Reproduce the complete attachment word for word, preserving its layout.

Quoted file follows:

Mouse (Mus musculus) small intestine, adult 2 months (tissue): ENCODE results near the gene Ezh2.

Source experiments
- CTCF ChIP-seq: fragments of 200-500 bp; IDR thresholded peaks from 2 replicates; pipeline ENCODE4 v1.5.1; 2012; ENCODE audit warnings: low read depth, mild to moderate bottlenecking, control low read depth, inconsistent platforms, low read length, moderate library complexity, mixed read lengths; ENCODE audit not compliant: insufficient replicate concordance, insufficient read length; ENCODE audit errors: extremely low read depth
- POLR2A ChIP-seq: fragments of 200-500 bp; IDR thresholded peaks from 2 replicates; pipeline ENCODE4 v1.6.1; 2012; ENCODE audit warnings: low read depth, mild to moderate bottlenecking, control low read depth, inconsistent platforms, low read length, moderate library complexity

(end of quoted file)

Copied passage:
Mouse (Mus musculus) small intestine, adult 2 months (tissue): ENCODE results near the gene Ezh2.

Source experiments
- CTCF ChIP-seq: fragments of 200-500 bp; IDR thresholded peaks from 2 replicates; pipeline ENCODE4 v1.5.1; 2012; ENCODE audit warnings: low read depth, mild to moderate bottlenecking, control low read depth, inconsistent platforms, low read length, moderate library complexity, mixed read lengths; ENCODE audit not compliant: insufficient replicate concordance, insufficient read length; ENCODE audit errors: extremely low read depth
- POLR2A ChIP-seq: fragments of 200-500 bp; IDR thresholded peaks from 2 replicates; pipeline ENCODE4 v1.6.1; 2012; ENCODE audit warnings: low read depth, mild to moderate bottlenecking, control low read depth, inconsistent platforms, low read length, moderate library complexity